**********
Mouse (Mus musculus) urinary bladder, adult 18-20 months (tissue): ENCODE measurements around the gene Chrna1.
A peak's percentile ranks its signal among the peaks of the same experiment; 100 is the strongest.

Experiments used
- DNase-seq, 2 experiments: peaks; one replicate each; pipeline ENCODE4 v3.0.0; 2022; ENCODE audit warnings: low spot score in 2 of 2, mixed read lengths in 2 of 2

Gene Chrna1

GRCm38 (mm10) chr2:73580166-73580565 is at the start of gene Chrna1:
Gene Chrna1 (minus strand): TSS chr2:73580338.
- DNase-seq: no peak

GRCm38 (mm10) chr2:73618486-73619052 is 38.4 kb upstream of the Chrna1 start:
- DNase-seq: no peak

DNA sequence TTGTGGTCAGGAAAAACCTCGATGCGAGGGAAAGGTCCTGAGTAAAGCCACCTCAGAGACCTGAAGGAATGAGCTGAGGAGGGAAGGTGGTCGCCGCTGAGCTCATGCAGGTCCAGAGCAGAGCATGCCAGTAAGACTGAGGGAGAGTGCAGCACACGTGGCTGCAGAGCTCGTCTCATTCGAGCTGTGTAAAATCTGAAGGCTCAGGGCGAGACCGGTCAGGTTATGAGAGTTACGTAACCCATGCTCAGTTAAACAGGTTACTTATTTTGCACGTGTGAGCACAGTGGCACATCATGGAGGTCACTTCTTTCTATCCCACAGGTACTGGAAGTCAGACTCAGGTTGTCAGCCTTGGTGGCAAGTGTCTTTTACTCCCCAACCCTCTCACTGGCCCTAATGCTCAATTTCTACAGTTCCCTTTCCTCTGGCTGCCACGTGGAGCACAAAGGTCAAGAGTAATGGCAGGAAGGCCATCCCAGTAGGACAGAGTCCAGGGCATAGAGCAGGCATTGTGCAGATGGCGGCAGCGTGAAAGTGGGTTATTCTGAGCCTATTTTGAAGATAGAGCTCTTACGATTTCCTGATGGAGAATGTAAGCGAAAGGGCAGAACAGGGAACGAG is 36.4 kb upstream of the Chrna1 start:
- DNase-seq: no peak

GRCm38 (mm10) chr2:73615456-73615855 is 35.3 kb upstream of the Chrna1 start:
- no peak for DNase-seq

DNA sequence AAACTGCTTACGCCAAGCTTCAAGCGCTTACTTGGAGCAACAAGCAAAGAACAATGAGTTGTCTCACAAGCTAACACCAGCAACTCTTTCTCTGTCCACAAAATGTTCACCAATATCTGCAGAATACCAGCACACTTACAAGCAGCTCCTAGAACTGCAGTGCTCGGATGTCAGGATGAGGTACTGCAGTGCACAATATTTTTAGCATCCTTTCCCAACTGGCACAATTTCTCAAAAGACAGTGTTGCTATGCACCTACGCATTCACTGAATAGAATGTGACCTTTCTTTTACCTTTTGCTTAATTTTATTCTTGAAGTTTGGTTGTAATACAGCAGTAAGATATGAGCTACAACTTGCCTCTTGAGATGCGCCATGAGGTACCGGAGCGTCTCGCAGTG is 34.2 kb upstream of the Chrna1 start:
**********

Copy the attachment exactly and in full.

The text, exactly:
Mouse (Mus musculus) urinary bladder, adult 18-20 months (tissue): ENCODE measurements around the gene Chrna1.
A peak's percentile ranks its signal among the peaks of the same experiment; 100 is the strongest.

Experiments used
- DNase-seq, 2 experiments: peaks; one replicate each; pipeline ENCODE4 v3.0.0; 2022; ENCODE audit warnings: low spot score in 2 of 2, mixed read lengths in 2 of 2

Gene Chrna1

GRCm38 (mm10) chr2:73580166-73580565 is at the start of gene Chrna1:
Gene Chrna1 (minus strand): TSS chr2:73580338.
- DNase-seq: no peak

GRCm38 (mm10) chr2:73618486-73619052 is 38.4 kb upstream of the Chrna1 start:
- DNase-seq: no peak

DNA sequence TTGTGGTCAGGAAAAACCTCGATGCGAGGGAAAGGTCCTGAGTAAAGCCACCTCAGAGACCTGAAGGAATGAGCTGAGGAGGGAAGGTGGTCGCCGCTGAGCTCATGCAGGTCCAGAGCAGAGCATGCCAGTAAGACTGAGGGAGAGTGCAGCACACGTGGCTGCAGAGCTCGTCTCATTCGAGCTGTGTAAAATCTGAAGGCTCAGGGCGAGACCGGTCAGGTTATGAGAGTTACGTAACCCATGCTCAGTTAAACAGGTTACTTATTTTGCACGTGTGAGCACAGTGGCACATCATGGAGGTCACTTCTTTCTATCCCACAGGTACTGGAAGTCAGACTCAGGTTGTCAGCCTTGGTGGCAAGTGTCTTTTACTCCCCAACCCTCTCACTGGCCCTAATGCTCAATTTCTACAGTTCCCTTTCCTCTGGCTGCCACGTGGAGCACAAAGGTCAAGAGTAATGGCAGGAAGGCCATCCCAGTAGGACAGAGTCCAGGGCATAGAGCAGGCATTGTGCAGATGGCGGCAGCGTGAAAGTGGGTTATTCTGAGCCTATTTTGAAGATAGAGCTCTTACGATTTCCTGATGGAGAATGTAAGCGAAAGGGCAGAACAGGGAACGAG is 36.4 kb upstream of the Chrna1 start:
- DNase-seq: no peak

GRCm38 (mm10) chr2:73615456-73615855 is 35.3 kb upstream of the Chrna1 start:
- no peak for DNase-seq

DNA sequence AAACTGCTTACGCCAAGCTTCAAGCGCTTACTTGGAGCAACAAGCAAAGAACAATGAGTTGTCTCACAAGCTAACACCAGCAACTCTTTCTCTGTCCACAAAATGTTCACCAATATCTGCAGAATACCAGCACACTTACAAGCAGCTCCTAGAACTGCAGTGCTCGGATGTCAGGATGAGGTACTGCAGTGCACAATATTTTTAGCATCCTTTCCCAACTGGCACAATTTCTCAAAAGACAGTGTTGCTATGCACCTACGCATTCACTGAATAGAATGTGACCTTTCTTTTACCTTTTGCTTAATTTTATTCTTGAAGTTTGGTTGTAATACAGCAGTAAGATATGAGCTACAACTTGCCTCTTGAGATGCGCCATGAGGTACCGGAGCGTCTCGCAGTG is 34.2 kb upstream of the Chrna1 start: